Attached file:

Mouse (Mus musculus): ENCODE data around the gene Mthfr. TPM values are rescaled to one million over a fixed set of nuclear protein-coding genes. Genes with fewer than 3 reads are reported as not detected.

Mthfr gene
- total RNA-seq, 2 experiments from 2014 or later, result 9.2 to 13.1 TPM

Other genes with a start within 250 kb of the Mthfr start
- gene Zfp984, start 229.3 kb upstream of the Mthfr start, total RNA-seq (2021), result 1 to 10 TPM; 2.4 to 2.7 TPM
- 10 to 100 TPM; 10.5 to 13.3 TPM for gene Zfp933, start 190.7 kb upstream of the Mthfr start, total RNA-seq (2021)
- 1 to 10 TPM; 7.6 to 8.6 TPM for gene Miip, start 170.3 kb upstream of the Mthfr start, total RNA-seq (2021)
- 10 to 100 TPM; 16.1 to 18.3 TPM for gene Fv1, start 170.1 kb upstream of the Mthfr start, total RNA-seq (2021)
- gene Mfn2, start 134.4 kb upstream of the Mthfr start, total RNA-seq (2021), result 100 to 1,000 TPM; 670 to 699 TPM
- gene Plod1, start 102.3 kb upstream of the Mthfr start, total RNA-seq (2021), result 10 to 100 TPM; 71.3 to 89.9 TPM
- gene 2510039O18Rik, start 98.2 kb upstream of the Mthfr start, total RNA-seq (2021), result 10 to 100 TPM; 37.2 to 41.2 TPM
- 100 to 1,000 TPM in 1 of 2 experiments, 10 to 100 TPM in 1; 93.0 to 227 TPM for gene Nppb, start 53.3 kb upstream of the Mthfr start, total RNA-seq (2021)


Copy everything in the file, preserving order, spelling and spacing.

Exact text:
Mouse (Mus musculus): ENCODE data around the gene Mthfr. TPM values are rescaled to one million over a fixed set of nuclear protein-coding genes. Genes with fewer than 3 reads are reported as not detected.

Mthfr gene
- total RNA-seq, 2 experiments from 2014 or later, result 9.2 to 13.1 TPM

Other genes with a start within 250 kb of the Mthfr start
- gene Zfp984, start 229.3 kb upstream of the Mthfr start, total RNA-seq (2021), result 1 to 10 TPM; 2.4 to 2.7 TPM
- 10 to 100 TPM; 10.5 to 13.3 TPM for gene Zfp933, start 190.7 kb upstream of the Mthfr start, total RNA-seq (2021)
- 1 to 10 TPM; 7.6 to 8.6 TPM for gene Miip, start 170.3 kb upstream of the Mthfr start, total RNA-seq (2021)
- 10 to 100 TPM; 16.1 to 18.3 TPM for gene Fv1, start 170.1 kb upstream of the Mthfr start, total RNA-seq (2021)
- gene Mfn2, start 134.4 kb upstream of the Mthfr start, total RNA-seq (2021), result 100 to 1,000 TPM; 670 to 699 TPM
- gene Plod1, start 102.3 kb upstream of the Mthfr start, total RNA-seq (2021), result 10 to 100 TPM; 71.3 to 89.9 TPM
- gene 2510039O18Rik, start 98.2 kb upstream of the Mthfr start, total RNA-seq (2021), result 10 to 100 TPM; 37.2 to 41.2 TPM
- 100 to 1,000 TPM in 1 of 2 experiments, 10 to 100 TPM in 1; 93.0 to 227 TPM for gene Nppb, start 53.3 kb upstream of the Mthfr start, total RNA-seq (2021)